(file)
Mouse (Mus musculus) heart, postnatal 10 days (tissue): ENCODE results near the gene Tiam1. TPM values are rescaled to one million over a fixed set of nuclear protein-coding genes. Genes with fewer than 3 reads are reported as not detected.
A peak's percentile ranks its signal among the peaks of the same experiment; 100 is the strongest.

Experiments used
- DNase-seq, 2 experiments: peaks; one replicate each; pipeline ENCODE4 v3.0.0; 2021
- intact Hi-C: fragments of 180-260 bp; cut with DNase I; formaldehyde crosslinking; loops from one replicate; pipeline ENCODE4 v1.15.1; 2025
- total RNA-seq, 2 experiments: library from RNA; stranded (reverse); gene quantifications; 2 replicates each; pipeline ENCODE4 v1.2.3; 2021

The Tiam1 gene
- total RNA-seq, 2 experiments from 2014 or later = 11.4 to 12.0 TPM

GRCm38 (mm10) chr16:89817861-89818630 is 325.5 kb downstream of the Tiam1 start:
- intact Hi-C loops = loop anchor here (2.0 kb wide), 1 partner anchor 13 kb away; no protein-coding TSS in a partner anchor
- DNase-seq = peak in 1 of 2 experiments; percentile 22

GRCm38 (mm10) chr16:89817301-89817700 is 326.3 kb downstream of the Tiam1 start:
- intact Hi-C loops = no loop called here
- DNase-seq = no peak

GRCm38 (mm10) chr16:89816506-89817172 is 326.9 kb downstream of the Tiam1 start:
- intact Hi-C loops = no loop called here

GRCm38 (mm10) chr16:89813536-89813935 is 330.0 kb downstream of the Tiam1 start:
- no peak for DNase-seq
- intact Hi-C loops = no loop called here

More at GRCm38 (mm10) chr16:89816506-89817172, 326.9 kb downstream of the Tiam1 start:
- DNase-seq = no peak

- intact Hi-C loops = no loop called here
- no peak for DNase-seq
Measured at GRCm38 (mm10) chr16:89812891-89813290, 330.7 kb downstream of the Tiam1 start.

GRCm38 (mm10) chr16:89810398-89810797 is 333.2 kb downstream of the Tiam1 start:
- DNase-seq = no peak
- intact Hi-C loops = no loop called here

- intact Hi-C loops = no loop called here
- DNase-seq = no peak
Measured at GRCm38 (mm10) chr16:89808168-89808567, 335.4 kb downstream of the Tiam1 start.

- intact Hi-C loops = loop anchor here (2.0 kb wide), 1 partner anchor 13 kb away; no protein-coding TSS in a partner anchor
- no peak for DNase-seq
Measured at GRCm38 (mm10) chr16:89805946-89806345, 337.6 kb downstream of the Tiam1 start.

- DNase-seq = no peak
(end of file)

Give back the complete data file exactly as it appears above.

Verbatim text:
Mouse (Mus musculus) heart, postnatal 10 days (tissue): ENCODE results near the gene Tiam1. TPM values are rescaled to one million over a fixed set of nuclear protein-coding genes. Genes with fewer than 3 reads are reported as not detected.
A peak's percentile ranks its signal among the peaks of the same experiment; 100 is the strongest.

Experiments used
- DNase-seq, 2 experiments: peaks; one replicate each; pipeline ENCODE4 v3.0.0; 2021
- intact Hi-C: fragments of 180-260 bp; cut with DNase I; formaldehyde crosslinking; loops from one replicate; pipeline ENCODE4 v1.15.1; 2025
- total RNA-seq, 2 experiments: library from RNA; stranded (reverse); gene quantifications; 2 replicates each; pipeline ENCODE4 v1.2.3; 2021

The Tiam1 gene
- total RNA-seq, 2 experiments from 2014 or later = 11.4 to 12.0 TPM

GRCm38 (mm10) chr16:89817861-89818630 is 325.5 kb downstream of the Tiam1 start:
- intact Hi-C loops = loop anchor here (2.0 kb wide), 1 partner anchor 13 kb away; no protein-coding TSS in a partner anchor
- DNase-seq = peak in 1 of 2 experiments; percentile 22

GRCm38 (mm10) chr16:89817301-89817700 is 326.3 kb downstream of the Tiam1 start:
- intact Hi-C loops = no loop called here
- DNase-seq = no peak

GRCm38 (mm10) chr16:89816506-89817172 is 326.9 kb downstream of the Tiam1 start:
- intact Hi-C loops = no loop called here

GRCm38 (mm10) chr16:89813536-89813935 is 330.0 kb downstream of the Tiam1 start:
- no peak for DNase-seq
- intact Hi-C loops = no loop called here

More at GRCm38 (mm10) chr16:89816506-89817172, 326.9 kb downstream of the Tiam1 start:
- DNase-seq = no peak

- intact Hi-C loops = no loop called here
- no peak for DNase-seq
Measured at GRCm38 (mm10) chr16:89812891-89813290, 330.7 kb downstream of the Tiam1 start.

GRCm38 (mm10) chr16:89810398-89810797 is 333.2 kb downstream of the Tiam1 start:
- DNase-seq = no peak
- intact Hi-C loops = no loop called here

- intact Hi-C loops = no loop called here
- DNase-seq = no peak
Measured at GRCm38 (mm10) chr16:89808168-89808567, 335.4 kb downstream of the Tiam1 start.

- intact Hi-C loops = loop anchor here (2.0 kb wide), 1 partner anchor 13 kb away; no protein-coding TSS in a partner anchor
- no peak for DNase-seq
Measured at GRCm38 (mm10) chr16:89805946-89806345, 337.6 kb downstream of the Tiam1 start.

- DNase-seq = no peak